Compelled to disappear from public eye, publicly humiliated
The veil of ignorance, bigotry, and social prejudice cannot hide the tremendous benefits of breastfeeding to babies, mums, and society as a whole. Breastfeeding is a sacrificial endeavor that takes a lot on a nursing mum, and those who have chosen this path did it solely with the best interests and well being of their babies at heart.
In addition to the special infant-mum bonding experience, the main breastfeeding advantage resides in the breast milk. Breast milk is the optimal food for infants in the first year of life. It provides high-quality proteins, suitable calories and the proper mineral content for infant growth. It also contains antibodies and macrophages from the mother’s immune system that help protect the infant from illness. Breastfed infants are less likely to have ear infections, respiratory infections, allergies, and gastrointestinal disease. In fact, breast milk prevents 20 percent of neonatal deaths. The nutritional value of breast milk can simply not be substituted. Cow’s milk derivatives as found in formula milk have much larger molecules that are much harder for an infant’s digestive system to break down, and does not provide the same immunization.
Breastfeeding has also been proven important for the brain development of a growing infant. In a study published in the journal JAMA Pediatrics, researchers have found that a longer breastfeeding period improves a child’s understanding of language at age 3, and his scores on intelligence tests at age 7.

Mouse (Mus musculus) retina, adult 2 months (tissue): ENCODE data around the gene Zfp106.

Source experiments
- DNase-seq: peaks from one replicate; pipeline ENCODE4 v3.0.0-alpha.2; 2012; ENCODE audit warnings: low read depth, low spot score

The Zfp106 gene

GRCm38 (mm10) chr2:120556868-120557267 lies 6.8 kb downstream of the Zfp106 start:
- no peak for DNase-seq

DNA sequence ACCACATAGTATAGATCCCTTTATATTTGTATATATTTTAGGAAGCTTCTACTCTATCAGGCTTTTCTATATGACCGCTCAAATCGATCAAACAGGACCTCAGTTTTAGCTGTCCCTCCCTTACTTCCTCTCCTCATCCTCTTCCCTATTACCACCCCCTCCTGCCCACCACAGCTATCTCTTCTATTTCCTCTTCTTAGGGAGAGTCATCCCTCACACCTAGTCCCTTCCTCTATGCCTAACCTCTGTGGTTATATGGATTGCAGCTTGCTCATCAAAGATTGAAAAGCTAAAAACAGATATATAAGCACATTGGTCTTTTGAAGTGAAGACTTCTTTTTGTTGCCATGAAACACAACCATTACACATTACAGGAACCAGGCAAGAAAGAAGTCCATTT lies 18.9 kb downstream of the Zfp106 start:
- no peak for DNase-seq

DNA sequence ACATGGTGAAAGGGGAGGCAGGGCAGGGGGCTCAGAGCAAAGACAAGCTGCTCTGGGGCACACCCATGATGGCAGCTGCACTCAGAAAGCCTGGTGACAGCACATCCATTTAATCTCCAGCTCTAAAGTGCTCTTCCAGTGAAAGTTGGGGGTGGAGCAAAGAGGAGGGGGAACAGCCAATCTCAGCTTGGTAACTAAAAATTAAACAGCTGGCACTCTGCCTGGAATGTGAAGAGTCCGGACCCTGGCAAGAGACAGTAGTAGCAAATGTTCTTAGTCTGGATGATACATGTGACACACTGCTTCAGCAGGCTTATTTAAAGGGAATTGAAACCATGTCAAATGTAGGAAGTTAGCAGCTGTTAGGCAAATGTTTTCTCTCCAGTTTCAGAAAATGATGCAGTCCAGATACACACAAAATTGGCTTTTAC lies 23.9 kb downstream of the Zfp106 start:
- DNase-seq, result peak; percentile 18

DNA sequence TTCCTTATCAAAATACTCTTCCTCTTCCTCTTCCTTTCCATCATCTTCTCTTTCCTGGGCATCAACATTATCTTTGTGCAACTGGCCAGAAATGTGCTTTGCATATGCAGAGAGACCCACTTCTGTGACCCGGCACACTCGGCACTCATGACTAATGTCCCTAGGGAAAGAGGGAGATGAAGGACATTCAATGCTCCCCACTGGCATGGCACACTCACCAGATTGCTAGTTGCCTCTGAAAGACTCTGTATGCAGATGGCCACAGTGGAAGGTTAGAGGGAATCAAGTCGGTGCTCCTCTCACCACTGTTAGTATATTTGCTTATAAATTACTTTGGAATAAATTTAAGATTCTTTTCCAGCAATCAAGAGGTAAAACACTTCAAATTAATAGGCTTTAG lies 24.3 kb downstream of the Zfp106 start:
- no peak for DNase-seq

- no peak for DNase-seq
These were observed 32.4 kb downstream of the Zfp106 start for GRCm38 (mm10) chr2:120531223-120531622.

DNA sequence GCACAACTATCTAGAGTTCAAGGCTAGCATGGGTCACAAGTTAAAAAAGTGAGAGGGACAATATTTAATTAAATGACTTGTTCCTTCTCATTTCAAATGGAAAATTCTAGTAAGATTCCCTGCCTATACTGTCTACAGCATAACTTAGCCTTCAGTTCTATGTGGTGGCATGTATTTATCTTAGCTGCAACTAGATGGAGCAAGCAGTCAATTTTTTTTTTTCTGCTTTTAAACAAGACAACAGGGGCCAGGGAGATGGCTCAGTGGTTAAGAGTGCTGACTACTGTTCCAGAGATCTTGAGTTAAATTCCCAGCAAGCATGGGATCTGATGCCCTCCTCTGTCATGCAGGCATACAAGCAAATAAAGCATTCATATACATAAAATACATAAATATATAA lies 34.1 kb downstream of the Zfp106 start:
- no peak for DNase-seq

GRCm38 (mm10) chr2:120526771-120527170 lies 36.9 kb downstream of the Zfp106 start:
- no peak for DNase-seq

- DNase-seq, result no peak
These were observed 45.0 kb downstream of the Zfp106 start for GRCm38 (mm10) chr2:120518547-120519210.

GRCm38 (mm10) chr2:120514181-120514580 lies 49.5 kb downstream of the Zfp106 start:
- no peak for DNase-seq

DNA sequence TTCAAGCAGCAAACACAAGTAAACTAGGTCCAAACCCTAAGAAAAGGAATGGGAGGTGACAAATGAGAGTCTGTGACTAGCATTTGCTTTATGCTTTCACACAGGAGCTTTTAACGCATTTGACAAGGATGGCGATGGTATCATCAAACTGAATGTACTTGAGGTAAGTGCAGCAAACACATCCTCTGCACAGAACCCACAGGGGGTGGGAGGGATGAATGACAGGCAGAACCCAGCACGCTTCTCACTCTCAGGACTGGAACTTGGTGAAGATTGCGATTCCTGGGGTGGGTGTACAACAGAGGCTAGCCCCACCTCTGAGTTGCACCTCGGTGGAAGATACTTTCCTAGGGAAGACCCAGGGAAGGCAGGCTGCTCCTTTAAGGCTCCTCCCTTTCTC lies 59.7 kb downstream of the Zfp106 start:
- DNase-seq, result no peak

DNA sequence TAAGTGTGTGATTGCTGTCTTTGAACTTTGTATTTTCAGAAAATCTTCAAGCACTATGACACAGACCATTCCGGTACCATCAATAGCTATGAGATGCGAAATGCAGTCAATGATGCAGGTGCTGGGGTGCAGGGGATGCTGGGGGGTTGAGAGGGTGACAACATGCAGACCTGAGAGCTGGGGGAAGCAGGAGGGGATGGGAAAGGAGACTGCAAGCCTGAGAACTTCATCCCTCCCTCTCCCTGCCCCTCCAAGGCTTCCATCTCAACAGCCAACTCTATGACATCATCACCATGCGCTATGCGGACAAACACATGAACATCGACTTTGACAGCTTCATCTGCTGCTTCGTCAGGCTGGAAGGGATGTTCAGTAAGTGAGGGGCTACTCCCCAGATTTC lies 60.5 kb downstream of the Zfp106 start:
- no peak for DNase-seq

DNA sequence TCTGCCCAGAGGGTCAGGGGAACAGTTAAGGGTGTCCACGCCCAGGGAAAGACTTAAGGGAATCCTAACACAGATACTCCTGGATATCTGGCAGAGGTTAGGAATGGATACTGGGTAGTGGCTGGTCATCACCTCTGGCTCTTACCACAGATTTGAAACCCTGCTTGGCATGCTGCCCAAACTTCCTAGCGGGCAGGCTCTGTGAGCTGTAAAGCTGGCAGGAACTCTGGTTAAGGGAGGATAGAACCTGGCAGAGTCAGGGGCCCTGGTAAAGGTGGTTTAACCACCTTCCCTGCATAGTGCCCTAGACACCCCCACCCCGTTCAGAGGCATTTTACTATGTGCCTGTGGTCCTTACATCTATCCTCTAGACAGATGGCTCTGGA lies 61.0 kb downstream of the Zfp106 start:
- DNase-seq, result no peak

Breast milk is nature’s most precious gift to growing infants, and breastfeeding needs to be embraced, encouraged, and protected. No matter when or where, when baby is hungry, the world needs to stop to satisfy his needs. What a nursing mum needs is support and tolerance, not criticism nor rejection.
 Let’s put Facebook’s no nipple’s rule to test with your breastfeeding photos
 Facebook allows beheading video saying sharing meant to “condemn it”
 Most Moms Give Up Breastfeeding
 Breastfeeding and Breast Milk overview
 Benefits of Breastfeeding
 What’s the difference between breast milk and cow’s milk?
 Breastfeeding Brings Cognitive Benefits, Study Suggests http://www.livescience.com/38513-breastfeeding-childrens-intelligence.html